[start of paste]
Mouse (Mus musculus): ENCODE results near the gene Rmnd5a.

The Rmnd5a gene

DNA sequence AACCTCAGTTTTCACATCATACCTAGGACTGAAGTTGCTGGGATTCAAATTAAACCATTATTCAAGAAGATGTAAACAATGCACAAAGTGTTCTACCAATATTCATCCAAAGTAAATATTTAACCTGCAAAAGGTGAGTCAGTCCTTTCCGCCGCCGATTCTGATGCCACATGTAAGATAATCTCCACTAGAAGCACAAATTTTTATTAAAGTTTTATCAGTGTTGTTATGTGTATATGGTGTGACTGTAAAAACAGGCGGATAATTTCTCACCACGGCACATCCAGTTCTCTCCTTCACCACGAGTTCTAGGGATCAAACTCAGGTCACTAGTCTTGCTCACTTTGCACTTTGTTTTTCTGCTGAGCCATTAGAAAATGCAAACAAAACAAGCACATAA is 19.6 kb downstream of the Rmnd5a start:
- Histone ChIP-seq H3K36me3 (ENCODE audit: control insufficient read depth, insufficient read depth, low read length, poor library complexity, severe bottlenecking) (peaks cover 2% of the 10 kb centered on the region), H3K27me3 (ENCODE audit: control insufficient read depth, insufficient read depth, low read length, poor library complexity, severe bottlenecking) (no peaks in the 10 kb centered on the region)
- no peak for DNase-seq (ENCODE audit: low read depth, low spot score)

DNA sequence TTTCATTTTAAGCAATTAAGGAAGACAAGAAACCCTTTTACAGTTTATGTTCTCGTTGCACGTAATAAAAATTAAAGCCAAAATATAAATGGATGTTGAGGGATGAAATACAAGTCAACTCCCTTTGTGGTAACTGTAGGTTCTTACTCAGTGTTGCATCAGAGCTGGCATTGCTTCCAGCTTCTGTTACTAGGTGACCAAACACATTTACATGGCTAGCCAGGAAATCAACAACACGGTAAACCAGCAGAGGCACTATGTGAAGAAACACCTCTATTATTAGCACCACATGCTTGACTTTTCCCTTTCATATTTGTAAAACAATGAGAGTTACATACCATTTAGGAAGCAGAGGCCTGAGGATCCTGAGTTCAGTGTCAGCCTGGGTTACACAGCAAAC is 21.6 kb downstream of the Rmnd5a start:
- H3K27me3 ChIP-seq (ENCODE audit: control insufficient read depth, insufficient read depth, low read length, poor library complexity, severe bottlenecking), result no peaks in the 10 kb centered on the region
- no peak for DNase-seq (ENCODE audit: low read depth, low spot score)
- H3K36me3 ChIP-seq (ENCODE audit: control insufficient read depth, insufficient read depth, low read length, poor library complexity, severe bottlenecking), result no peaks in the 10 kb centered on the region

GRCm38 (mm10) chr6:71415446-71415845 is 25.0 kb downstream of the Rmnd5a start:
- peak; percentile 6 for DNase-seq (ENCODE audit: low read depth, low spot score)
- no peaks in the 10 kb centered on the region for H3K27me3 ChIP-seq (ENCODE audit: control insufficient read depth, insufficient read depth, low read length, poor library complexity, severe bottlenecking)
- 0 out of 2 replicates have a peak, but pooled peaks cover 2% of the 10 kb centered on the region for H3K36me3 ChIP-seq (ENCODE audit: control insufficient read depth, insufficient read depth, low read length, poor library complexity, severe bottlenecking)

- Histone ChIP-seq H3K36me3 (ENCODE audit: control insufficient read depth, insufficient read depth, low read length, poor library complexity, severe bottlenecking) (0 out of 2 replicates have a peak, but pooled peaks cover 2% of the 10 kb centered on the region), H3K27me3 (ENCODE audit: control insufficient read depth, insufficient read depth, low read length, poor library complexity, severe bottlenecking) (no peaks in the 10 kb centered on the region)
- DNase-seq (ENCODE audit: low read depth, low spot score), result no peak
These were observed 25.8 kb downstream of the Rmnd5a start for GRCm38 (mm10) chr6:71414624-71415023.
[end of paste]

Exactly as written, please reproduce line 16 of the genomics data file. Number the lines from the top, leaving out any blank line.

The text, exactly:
These were observed 25.8 kb downstream of the Rmnd5a start for GRCm38 (mm10) chr6:71414624-71415023.